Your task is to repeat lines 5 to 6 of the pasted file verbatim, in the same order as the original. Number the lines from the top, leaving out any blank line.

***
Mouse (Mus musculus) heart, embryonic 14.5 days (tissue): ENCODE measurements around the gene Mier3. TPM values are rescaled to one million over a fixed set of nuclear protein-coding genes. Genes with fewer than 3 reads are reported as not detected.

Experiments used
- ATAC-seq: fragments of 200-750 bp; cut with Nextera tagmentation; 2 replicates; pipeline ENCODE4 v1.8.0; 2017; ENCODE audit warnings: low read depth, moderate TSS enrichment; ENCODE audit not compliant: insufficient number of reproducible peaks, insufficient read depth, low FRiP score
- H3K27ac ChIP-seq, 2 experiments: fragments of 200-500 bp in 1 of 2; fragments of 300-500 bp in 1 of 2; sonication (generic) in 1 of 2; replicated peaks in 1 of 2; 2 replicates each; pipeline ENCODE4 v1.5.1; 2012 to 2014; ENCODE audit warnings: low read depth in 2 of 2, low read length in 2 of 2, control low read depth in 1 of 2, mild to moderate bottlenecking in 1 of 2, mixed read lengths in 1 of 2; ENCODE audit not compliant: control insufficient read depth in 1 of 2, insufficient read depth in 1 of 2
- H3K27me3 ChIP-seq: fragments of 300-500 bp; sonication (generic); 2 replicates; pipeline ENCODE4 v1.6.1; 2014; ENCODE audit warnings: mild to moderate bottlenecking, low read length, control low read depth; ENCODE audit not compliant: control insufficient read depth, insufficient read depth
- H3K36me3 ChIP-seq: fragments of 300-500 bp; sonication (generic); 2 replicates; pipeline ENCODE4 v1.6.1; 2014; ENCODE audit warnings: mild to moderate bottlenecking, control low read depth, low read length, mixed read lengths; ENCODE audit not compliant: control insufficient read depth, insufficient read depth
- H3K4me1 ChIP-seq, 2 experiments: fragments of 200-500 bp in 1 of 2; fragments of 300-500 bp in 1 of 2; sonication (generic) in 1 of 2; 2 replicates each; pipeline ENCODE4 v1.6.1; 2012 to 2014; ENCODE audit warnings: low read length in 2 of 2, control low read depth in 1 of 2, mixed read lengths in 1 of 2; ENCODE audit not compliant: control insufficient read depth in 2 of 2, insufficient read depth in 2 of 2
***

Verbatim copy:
- H3K27me3 ChIP-seq: fragments of 300-500 bp; sonication (generic); 2 replicates; pipeline ENCODE4 v1.6.1; 2014; ENCODE audit warnings: mild to moderate bottlenecking, low read length, control low read depth; ENCODE audit not compliant: control insufficient read depth, insufficient read depth
- H3K36me3 ChIP-seq: fragments of 300-500 bp; sonication (generic); 2 replicates; pipeline ENCODE4 v1.6.1; 2014; ENCODE audit warnings: mild to moderate bottlenecking, control low read depth, low read length, mixed read lengths; ENCODE audit not compliant: control insufficient read depth, insufficient read depth